Featured Research

from universities, journals, and other organizations

Magnetic Structure On Sun Is Responsible For Powerful Solar Storms

Date:
May 27, 2005
Source:
National Science Foundation
Summary:
New research links a particular magnetic structure on the Sun with the genesis of powerful solar storms that can buffet Earth's atmosphere. The research may enable scientists to create more accurate computer models of the solar storms, known as coronal mass ejections (CMEs), and could eventually point the way to forecasting the storms days before they occur.

Magnetic structures on the Sun are linked to solar storms that can set off disturbances when they reach the upper atmosphere, affecting satellites, ground-based communications systems and power grids on Earth.
Credit: NASA

New research links a particular magnetic structure on the Sun with the genesis of powerful solar storms that can buffet Earth's atmosphere. The research may enable scientists to create more accurate computer models of the solar storms, known as coronal mass ejections (CMEs), and could eventually point the way to forecasting the storms days before they occur.

"This discovery represents a potential breakthrough in our ability to forecast space weather," says Rich Behnke, section head in the National Science Foundation (NSF)'s division of atmospheric sciences, which funded the research. "Until now, all we could do was predict the impact of these massive storms after they had erupted. Now we hope to have forecasts telling us that these eruptions soon will be occurring."

Sarah Gibson, a scientist at the National Center for Atmospheric Research (NCAR)'s High Altitude Observatory (HAO), will present her findings at the American Geophysical Union conference in New Orleans on Thursday, May 26.

CMEs are a focus of solar research because they suddenly and violently release billions of tons of matter and charged particles that escape from the Sun and speed through space. Those ejections that are pointed toward Earth can set off disturbances when they reach the upper atmosphere, affecting satellites, ground-based communications systems and power grids.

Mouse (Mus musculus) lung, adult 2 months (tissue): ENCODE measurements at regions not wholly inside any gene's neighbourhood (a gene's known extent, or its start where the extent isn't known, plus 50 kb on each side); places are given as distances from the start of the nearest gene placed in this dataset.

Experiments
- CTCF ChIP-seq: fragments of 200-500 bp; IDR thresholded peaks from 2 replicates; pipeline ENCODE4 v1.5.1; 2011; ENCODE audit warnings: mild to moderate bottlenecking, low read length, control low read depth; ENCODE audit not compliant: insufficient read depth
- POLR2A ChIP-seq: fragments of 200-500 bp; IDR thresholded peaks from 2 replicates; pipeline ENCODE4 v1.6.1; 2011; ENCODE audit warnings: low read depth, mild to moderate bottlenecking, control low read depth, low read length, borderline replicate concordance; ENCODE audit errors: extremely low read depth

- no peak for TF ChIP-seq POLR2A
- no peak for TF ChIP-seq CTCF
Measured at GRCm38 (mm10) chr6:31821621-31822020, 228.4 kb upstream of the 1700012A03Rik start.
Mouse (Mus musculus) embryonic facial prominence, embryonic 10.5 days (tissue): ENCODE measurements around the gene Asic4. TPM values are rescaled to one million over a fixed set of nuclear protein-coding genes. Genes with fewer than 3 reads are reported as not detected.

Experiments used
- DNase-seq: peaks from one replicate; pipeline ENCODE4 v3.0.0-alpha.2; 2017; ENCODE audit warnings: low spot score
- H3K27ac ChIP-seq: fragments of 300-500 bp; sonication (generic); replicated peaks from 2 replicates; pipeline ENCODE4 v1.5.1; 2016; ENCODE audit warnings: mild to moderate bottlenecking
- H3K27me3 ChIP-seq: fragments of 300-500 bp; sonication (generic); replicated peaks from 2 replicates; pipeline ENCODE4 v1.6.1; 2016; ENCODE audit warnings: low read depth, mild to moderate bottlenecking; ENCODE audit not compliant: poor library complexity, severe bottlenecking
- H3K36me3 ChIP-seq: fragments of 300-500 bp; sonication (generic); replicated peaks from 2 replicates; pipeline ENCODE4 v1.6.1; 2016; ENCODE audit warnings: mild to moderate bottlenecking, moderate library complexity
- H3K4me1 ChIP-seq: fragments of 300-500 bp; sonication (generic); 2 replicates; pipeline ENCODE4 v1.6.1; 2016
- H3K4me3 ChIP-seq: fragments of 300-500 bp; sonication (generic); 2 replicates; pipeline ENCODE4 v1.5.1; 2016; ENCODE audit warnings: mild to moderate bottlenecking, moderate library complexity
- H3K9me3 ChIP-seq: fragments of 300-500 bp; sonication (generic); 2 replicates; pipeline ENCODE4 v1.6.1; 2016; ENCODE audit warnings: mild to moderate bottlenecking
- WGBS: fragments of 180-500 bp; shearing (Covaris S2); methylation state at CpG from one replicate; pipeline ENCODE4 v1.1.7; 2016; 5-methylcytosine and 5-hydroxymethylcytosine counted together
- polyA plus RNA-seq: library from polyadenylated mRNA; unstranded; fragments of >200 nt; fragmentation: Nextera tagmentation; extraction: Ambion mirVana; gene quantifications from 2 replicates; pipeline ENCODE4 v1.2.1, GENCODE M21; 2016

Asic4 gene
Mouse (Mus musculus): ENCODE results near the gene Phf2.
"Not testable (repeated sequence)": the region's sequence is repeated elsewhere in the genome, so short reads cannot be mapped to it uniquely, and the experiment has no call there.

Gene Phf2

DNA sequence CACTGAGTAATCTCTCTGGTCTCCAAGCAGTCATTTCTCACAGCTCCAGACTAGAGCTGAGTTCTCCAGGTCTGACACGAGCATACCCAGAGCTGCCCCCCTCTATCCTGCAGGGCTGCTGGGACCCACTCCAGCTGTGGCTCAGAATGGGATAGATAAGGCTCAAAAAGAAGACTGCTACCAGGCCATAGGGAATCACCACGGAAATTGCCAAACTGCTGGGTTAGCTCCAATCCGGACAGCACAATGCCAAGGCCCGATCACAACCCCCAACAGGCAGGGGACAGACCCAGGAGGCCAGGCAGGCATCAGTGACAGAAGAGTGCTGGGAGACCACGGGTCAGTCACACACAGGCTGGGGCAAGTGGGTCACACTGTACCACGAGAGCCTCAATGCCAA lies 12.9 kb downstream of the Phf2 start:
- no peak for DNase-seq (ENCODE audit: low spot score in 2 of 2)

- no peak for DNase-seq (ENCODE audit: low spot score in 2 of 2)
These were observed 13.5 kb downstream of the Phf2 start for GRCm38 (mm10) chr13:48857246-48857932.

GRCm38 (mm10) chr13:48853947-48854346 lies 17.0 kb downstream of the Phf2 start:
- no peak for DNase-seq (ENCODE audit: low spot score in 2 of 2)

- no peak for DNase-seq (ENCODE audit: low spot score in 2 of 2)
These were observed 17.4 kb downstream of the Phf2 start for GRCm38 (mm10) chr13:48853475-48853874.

For her research, Gibson turned to a unique dataset: white-light images of the lower reaches of the Sun's enormous halo, called the corona. Taken by HAO's Mark-IV K-Coronameter on Mauna Loa in Hawaii, the images are sensitive to density alone, avoiding the ambiguity of most other solar images that depend on both temperature and density. The images revealed that lower-density regions in the corona that appear to be twisted magnetic field lines can form prior to a CME. The twisted areas, known as magnetic flux ropes, store massive amounts of energy."

"The structures indicate the presence of a magnetic system that has enough energy to fuel a CME," Gibson explains. "But that isn't, by itself, an indication that a CME is about to occur. For that, we need to look at additional characteristics."

Gibson and her coworkers used coronameter images to observe dark, lower-density areas, known as cavities, that can be formed by magnetic flux ropes. Gibson's next steps will be to analyze cavities that result in CMEs to determine whether they have identifiable characteristics that may help scientists forecast a CME. Her preliminary findings indicate that a cavity begins to bulge and rise higher in the corona just before erupting. Cavities may also darken and become more sharply defined prior to eruption.